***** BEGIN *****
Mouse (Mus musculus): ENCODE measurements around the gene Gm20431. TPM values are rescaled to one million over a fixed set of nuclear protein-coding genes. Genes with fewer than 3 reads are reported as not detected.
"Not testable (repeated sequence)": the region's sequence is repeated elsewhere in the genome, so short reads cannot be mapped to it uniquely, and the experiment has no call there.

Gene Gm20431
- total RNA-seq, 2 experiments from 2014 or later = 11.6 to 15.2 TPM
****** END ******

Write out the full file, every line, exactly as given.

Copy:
Mouse (Mus musculus): ENCODE measurements around the gene Gm20431. TPM values are rescaled to one million over a fixed set of nuclear protein-coding genes. Genes with fewer than 3 reads are reported as not detected.
"Not testable (repeated sequence)": the region's sequence is repeated elsewhere in the genome, so short reads cannot be mapped to it uniquely, and the experiment has no call there.

Gene Gm20431
- total RNA-seq, 2 experiments from 2014 or later = 11.6 to 15.2 TPM